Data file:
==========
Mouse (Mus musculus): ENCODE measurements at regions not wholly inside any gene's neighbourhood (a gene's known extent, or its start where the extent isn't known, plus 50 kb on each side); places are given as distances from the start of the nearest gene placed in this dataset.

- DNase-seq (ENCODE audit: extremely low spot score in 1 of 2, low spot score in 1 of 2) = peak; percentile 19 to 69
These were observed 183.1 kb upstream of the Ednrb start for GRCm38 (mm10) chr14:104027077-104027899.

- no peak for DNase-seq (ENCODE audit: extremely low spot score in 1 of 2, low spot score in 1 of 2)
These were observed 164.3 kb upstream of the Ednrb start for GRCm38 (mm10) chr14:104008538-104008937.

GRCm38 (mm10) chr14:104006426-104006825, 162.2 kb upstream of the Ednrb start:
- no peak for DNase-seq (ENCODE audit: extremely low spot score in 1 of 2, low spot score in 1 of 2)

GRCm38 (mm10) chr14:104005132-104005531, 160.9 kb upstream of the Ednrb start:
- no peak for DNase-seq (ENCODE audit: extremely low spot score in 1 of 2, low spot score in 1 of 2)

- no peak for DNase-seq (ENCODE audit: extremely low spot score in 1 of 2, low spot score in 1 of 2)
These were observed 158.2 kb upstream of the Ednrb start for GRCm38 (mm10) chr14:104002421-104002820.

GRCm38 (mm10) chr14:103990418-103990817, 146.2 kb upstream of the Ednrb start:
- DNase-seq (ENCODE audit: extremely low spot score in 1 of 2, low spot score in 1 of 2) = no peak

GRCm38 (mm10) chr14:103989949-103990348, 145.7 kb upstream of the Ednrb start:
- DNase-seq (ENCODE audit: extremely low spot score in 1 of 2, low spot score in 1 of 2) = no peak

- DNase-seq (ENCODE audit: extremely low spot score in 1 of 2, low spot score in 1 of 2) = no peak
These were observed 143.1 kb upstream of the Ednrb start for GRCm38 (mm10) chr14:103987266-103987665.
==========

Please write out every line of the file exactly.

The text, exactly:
Mouse (Mus musculus): ENCODE measurements at regions not wholly inside any gene's neighbourhood (a gene's known extent, or its start where the extent isn't known, plus 50 kb on each side); places are given as distances from the start of the nearest gene placed in this dataset.

- DNase-seq (ENCODE audit: extremely low spot score in 1 of 2, low spot score in 1 of 2) = peak; percentile 19 to 69
These were observed 183.1 kb upstream of the Ednrb start for GRCm38 (mm10) chr14:104027077-104027899.

- no peak for DNase-seq (ENCODE audit: extremely low spot score in 1 of 2, low spot score in 1 of 2)
These were observed 164.3 kb upstream of the Ednrb start for GRCm38 (mm10) chr14:104008538-104008937.

GRCm38 (mm10) chr14:104006426-104006825, 162.2 kb upstream of the Ednrb start:
- no peak for DNase-seq (ENCODE audit: extremely low spot score in 1 of 2, low spot score in 1 of 2)

GRCm38 (mm10) chr14:104005132-104005531, 160.9 kb upstream of the Ednrb start:
- no peak for DNase-seq (ENCODE audit: extremely low spot score in 1 of 2, low spot score in 1 of 2)

- no peak for DNase-seq (ENCODE audit: extremely low spot score in 1 of 2, low spot score in 1 of 2)
These were observed 158.2 kb upstream of the Ednrb start for GRCm38 (mm10) chr14:104002421-104002820.

GRCm38 (mm10) chr14:103990418-103990817, 146.2 kb upstream of the Ednrb start:
- DNase-seq (ENCODE audit: extremely low spot score in 1 of 2, low spot score in 1 of 2) = no peak

GRCm38 (mm10) chr14:103989949-103990348, 145.7 kb upstream of the Ednrb start:
- DNase-seq (ENCODE audit: extremely low spot score in 1 of 2, low spot score in 1 of 2) = no peak

- DNase-seq (ENCODE audit: extremely low spot score in 1 of 2, low spot score in 1 of 2) = no peak
These were observed 143.1 kb upstream of the Ednrb start for GRCm38 (mm10) chr14:103987266-103987665.